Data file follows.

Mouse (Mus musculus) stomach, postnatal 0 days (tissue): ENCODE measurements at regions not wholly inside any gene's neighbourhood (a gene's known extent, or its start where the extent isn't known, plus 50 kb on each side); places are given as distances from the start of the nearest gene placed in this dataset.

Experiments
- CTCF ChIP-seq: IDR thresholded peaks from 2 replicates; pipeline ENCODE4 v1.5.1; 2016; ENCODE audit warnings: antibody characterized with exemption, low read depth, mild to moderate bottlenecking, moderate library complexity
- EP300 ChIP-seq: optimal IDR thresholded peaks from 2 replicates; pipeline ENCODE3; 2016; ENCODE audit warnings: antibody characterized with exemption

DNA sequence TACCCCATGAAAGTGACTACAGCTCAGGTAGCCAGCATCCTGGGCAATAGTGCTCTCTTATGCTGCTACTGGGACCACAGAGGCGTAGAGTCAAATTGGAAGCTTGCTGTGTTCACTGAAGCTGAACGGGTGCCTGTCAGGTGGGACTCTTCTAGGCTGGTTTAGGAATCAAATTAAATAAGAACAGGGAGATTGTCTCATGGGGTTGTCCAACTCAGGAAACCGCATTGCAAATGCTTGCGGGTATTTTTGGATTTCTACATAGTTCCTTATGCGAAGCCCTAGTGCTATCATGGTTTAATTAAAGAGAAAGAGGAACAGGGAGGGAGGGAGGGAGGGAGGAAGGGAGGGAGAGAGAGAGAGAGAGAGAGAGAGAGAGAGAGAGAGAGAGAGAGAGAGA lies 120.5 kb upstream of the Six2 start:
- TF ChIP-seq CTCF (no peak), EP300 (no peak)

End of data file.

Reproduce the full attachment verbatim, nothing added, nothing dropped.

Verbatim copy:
Mouse (Mus musculus) stomach, postnatal 0 days (tissue): ENCODE measurements at regions not wholly inside any gene's neighbourhood (a gene's known extent, or its start where the extent isn't known, plus 50 kb on each side); places are given as distances from the start of the nearest gene placed in this dataset.

Experiments
- CTCF ChIP-seq: IDR thresholded peaks from 2 replicates; pipeline ENCODE4 v1.5.1; 2016; ENCODE audit warnings: antibody characterized with exemption, low read depth, mild to moderate bottlenecking, moderate library complexity
- EP300 ChIP-seq: optimal IDR thresholded peaks from 2 replicates; pipeline ENCODE3; 2016; ENCODE audit warnings: antibody characterized with exemption

DNA sequence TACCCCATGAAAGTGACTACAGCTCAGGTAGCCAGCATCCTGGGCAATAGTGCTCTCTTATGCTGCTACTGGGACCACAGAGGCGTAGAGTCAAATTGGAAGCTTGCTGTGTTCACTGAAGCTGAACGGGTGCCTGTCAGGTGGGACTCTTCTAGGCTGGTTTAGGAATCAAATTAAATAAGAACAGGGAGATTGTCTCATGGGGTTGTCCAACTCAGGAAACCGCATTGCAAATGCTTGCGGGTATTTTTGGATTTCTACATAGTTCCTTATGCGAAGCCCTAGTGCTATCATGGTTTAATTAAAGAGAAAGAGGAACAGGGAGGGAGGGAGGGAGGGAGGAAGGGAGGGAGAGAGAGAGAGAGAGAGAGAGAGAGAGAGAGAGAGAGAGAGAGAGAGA lies 120.5 kb upstream of the Six2 start:
- TF ChIP-seq CTCF (no peak), EP300 (no peak)